Maxine was admitted to the skilled nursing facility following surgery for a right hip fracture. Prior to admission she was living by herself. She stated that prior to her fall, she was fully independent. There was no local family. Although she claimed she wanted to return to her apartment, she was slow to gain in therapies, complaining of great pain and isolating in bed. As the consulting psychologist, I was asked to meet with Maxine as her voiced desires to return to her apartment appeared to be in contrast to her behavior. Staff had recognized her conflicting messages, weakening condition and the need for a psychological intervention. Maxine was unhappy and fearful. What she had not previously revealed was her recognition of her frailty, several earlier falls and fear that she might have to stay in a skilled nursing facility.
Behavioral and psychiatric concerns offer a most difficult challenge to SNF care. Behavior is more unpredictable and medical issues are aggravated. Thinking clearly could be weakened which effects decision-making and reasoning, and as a staff member your emotional reactions could interfere with best practice interventions.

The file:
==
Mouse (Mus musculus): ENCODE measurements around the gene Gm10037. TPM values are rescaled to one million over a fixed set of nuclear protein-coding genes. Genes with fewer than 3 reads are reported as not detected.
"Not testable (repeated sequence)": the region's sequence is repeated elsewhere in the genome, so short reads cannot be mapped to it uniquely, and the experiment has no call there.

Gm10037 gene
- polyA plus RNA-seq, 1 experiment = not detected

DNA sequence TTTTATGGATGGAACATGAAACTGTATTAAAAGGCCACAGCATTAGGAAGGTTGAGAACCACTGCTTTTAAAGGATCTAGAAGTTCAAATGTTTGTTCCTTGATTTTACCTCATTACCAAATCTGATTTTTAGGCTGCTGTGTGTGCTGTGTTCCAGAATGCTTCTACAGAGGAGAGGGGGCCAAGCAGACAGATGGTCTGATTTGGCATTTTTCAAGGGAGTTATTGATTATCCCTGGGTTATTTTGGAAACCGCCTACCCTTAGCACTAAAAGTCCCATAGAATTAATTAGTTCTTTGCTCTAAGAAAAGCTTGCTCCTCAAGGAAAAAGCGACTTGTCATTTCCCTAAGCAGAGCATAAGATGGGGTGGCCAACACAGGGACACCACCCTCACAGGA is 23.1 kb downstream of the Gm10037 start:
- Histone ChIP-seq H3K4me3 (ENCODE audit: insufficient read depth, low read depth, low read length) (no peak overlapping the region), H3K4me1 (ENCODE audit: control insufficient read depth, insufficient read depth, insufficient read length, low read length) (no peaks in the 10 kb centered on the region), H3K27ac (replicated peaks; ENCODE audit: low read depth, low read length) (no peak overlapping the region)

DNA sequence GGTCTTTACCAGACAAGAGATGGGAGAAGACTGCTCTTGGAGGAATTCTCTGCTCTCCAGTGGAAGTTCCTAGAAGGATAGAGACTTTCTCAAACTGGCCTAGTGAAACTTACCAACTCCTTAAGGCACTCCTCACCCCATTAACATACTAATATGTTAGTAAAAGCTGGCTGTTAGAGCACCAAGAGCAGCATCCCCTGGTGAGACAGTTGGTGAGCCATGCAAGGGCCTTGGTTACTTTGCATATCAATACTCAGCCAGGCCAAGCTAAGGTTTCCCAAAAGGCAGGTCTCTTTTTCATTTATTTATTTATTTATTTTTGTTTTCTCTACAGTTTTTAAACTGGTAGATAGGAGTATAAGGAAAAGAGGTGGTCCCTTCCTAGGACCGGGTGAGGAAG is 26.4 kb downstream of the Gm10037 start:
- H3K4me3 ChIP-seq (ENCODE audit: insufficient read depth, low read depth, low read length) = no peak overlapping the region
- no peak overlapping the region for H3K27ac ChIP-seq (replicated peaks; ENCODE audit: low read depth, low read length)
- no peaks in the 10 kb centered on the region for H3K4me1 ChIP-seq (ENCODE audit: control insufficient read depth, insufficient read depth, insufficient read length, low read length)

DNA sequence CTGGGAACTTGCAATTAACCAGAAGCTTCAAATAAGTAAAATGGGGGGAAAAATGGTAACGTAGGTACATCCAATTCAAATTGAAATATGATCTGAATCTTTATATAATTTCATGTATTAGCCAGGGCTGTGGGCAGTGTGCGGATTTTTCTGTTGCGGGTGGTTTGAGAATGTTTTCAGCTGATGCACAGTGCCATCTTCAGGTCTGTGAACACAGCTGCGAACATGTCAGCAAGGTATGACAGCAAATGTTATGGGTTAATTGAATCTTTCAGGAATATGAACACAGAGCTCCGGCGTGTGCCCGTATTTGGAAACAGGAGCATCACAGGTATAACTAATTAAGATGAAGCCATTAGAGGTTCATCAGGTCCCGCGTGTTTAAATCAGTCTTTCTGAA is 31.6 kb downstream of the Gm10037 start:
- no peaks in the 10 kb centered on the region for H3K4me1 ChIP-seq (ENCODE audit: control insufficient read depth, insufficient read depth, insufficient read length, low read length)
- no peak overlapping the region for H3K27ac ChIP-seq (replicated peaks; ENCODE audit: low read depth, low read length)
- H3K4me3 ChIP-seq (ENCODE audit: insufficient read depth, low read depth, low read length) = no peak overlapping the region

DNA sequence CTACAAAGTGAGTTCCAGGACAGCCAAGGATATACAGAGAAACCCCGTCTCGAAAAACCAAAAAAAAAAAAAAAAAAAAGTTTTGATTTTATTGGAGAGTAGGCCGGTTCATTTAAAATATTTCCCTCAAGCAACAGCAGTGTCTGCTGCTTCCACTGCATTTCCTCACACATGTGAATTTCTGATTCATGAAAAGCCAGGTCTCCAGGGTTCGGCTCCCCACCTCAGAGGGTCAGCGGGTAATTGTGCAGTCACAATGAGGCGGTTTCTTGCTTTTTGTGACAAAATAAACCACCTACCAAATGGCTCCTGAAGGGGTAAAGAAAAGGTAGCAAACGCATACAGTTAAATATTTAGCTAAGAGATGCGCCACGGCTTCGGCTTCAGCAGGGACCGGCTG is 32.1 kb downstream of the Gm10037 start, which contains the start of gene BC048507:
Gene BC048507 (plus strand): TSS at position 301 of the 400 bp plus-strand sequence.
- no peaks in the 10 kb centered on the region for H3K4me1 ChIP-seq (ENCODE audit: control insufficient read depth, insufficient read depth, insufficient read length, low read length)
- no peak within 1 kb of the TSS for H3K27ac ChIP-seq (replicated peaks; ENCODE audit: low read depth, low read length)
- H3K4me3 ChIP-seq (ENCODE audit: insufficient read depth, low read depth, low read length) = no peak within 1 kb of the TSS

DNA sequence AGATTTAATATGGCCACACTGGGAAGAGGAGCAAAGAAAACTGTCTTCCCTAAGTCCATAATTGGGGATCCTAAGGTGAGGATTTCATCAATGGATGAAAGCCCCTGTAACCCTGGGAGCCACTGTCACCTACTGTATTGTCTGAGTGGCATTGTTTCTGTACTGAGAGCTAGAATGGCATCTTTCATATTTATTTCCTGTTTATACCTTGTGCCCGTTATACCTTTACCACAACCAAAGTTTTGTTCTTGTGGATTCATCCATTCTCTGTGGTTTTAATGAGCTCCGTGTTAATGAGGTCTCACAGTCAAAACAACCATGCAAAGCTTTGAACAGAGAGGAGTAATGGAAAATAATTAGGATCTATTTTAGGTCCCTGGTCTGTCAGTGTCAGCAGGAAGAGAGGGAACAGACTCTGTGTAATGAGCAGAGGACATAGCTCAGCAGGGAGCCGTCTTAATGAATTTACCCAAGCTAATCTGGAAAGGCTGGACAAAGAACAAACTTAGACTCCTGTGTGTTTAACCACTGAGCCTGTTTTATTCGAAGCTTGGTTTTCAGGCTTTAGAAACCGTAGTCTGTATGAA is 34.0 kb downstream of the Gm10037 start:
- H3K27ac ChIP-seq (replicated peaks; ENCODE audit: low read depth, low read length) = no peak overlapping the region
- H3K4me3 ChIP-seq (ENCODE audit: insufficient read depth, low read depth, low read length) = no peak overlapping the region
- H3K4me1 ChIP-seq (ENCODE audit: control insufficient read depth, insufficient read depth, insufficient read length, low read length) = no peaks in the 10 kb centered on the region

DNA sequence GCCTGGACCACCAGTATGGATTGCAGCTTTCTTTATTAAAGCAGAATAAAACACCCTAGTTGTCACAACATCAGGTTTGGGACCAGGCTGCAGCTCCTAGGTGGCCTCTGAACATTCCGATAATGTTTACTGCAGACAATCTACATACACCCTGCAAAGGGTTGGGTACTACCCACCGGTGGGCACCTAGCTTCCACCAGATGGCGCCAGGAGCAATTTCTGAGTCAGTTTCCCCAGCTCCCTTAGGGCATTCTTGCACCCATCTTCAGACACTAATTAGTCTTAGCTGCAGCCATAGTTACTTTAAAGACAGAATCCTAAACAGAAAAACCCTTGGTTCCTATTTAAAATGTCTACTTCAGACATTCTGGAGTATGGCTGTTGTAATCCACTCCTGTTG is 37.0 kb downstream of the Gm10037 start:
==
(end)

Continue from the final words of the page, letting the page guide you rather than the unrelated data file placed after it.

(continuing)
Up to 70% of residents have a psychiatric diagnosis upon admission. The most common psychiatric diagnoses in SNFs include major depression, bipolar disorder, personality disorders, schizophrenia, dementia (there are several common types), and a number of anxiety disorders. An acute change in medical condition like a stroke, hip or other fracture, loss of limb, peripheral neuropathy or any exacerbation of a chronic condition will create secondary psychiatric disorders. Often staff witness the effects of depression when residents refuse to eat, participate in treatment or take their medications. Residents want to give up! Other times you witness their fears and anxieties through overuse of the call light, yelling, demanding, limiting their risk taking in physical or occupational therapy or fear of what the future holds for them. There are no easy solutions and your understanding of how these conditions affects resident’s daily functioning is vital. Residents can become uncooperative & demanding, tend to isolate, become verbally and physically threatening, or overly dependent or despondent. This will impact a resident’s motivation, limitations, behavior, attitude and general resiliency to improve their medical situation.